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Poway World Music Students

Poway Students Encounter a World of Music

The San Diego Union Tribune, October 21, 2017

Persian master musician and CWM teaching artist Kourosh Taghavi is teaching at Highland Ranch Elementary School in Poway this fall. The class is part of the Center for World Music’s World Music in the Schools program, which has been reaching students in San Diego since 1999.

UT reporter Deborah Sullivan Brennan visited Highland Ranch and attended a third-grade class conducted by Kourosh. She was impressed with what she saw and heard:

This semester, students will learn classical Persian music, Brazilian Capoeira and Eastern and Western folk dances. In the Spring, they’ll study Zulu percussion, Zimbabwean songs, and Brazilian Samba. It’s a good mix for a campus where the students hail from all corners of the globe.

Kourosh Taghavi at Poway

Kouroush Taghavi teaches a song while playing the Persian setar. UT Photo by Don Boomer.

Reflecting on the diversity of languages and cultures represented at Highland Ranch, Mr. Taghavi said:

Music makes you a kinder person. I hope they become more gentle people, more understanding, and with open eyes, ready to experience the world that is before them. I think they will become more content when they know about each other.

The students seem to agree!

Read the full story at SanDiegoUnionTribune.com. A great tribute to having world music in our schools!

Setar

World Music Instrument: The Setar

This article featuring the Iranian setar is part of our series of reports on the fascinating variety of world musical instruments. Lessons on the setar are part of the CWMs innovative World Music in the Schools program. This instrument profile was contributed by Kourosh Taghavi.


The 
setar is a Persian (Iranian) stringed instrument with a small, pear-shaped soundbox and four metal strings. Its name means “three strings.” A fourth drone string was added about 150 years ago by the mystic Moshtagh Ali Shah. The drone string is referred to as the “Sim Moshtagh” (Moshtagh string) by many prominent tar and setar players. This modification gave the delicate instrument a “bigger” sound and more complex tuning possibilities. The resonating box of the setar is attached to a long neck that has twenty-five gut frets. The soundbox is made from mulberry wood, while the neck comes from the walnut tree. The instrument has a melodic range of just over twenty scale degrees. Although it is traditionally played with the right index finger’s nail, in the past three decades, two distinguished master performers, Mohammad-Reza Lotfi and Hossein Alizadeh, have introduced new techniques to give setar playing a whole new life.

 

Mohammad-Reza Lotfi

Mohammad-Reza Lotfi playing the setar.


Today the 
setar is generally considered the supreme instrument for performing Persian classical music. Due to new playing techniques, its evolution, and new approaches to melodies within Persian classical music boundaries, the setar has opened the door to contemporary compositions.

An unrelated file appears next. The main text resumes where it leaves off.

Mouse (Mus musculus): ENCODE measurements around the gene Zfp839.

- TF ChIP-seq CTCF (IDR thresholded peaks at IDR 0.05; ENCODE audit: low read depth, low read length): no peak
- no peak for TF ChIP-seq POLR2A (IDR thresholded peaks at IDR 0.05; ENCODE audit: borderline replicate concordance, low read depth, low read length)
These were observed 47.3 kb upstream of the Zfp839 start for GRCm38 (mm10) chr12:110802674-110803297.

It is hard to believe the setar was nearly forgotten during the nineteenth and early twentieth centuries due to the tar‘s increased popularity. The tar a similar but larger instrument with a fuller sound. The tar is a double-chambered string instrument with three sets of double strings with the same fretting on its neck as the smaller, more delicate setar.

 

Hossein Alizadeh

Hossein Alizadeh playing the tar.


In 1984, a pivotal recording of a 
setar solo performed by the master Mohammad-Reza Lotfi brought the smaller instrument to the attention of a whole new generation of Persian classical music enthusiasts. Indeed, Lotfi’s historic album, in memory of the great musician Darvish Khan, enticed many young instrument makers and musicians to fall in love with the sound of the setar. Thus a new generation of setar makers and players has recently emerged.

 

Updated and expanded: March 9, 2021

Persian Drum Class

San Diego Students Learn About Persian Music and Culture

Peyk: The Persian Cultural Center’s Bilingual Magazine, September 1, 2010

Our friends at the Persian Cultural Center of San Diego have published a nice article about our World Music in the Schools program in Persian music and culture at King-Chavez Academies in San Diego. The instructor is Kourosh Taghavi, a world-renowned professional setar player, and CWM teaching artist in residence.

Mr. Taghavi teaches about 250 K-5th grade students at King-Chavez Academies, where he is on campus for two full days a week. As the students learn about Persian classical music, they are introduced to Persian culture as well. . . . In the spring of 2010, the demand for the program increased beyond the resources that were immediately available, so the Center reached out to the Iranian-American community in California and members of the community responded generously.

The CWM is thankful for this support, and we’re sure the students would agree!

Read the full story here.